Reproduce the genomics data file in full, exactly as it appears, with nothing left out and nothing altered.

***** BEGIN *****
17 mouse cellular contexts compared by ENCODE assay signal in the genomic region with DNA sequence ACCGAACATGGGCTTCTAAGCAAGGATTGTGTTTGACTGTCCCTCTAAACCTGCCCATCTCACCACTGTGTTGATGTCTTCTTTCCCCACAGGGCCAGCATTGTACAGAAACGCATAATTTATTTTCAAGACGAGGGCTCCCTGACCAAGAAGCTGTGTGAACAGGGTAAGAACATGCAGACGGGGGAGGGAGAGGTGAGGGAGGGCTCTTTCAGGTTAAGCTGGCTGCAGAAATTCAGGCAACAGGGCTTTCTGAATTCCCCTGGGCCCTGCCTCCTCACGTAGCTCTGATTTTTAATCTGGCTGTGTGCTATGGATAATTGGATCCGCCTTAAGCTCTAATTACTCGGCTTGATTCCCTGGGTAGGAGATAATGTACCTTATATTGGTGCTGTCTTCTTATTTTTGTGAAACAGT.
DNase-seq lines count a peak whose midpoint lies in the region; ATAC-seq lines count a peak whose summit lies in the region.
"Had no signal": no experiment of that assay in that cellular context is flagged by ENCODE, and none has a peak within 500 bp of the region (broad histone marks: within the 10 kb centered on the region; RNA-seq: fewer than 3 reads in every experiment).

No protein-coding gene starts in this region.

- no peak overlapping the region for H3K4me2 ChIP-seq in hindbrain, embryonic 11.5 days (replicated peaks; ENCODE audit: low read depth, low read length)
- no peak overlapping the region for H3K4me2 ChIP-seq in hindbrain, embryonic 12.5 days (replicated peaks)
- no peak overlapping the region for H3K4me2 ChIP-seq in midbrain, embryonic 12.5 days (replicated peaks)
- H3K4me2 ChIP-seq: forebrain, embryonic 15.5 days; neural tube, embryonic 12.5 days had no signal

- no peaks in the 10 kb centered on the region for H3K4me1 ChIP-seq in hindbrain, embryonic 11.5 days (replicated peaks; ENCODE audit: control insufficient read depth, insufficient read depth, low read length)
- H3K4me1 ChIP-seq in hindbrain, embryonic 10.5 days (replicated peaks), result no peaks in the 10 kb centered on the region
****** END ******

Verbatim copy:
17 mouse cellular contexts compared by ENCODE assay signal in the genomic region with DNA sequence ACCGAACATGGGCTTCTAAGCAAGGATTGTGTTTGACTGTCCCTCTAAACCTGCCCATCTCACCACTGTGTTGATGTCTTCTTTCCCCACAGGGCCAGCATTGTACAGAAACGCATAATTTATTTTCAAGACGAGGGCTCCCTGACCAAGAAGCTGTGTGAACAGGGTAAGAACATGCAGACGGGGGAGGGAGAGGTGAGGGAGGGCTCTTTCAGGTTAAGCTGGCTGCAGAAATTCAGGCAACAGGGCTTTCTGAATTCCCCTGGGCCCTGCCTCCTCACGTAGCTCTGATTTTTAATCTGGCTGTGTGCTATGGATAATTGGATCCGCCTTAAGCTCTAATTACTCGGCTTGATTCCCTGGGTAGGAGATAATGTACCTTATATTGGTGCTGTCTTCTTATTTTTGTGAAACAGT.
DNase-seq lines count a peak whose midpoint lies in the region; ATAC-seq lines count a peak whose summit lies in the region.
"Had no signal": no experiment of that assay in that cellular context is flagged by ENCODE, and none has a peak within 500 bp of the region (broad histone marks: within the 10 kb centered on the region; RNA-seq: fewer than 3 reads in every experiment).

No protein-coding gene starts in this region.

- no peak overlapping the region for H3K4me2 ChIP-seq in hindbrain, embryonic 11.5 days (replicated peaks; ENCODE audit: low read depth, low read length)
- no peak overlapping the region for H3K4me2 ChIP-seq in hindbrain, embryonic 12.5 days (replicated peaks)
- no peak overlapping the region for H3K4me2 ChIP-seq in midbrain, embryonic 12.5 days (replicated peaks)
- H3K4me2 ChIP-seq: forebrain, embryonic 15.5 days; neural tube, embryonic 12.5 days had no signal

- no peaks in the 10 kb centered on the region for H3K4me1 ChIP-seq in hindbrain, embryonic 11.5 days (replicated peaks; ENCODE audit: control insufficient read depth, insufficient read depth, low read length)
- H3K4me1 ChIP-seq in hindbrain, embryonic 10.5 days (replicated peaks), result no peaks in the 10 kb centered on the region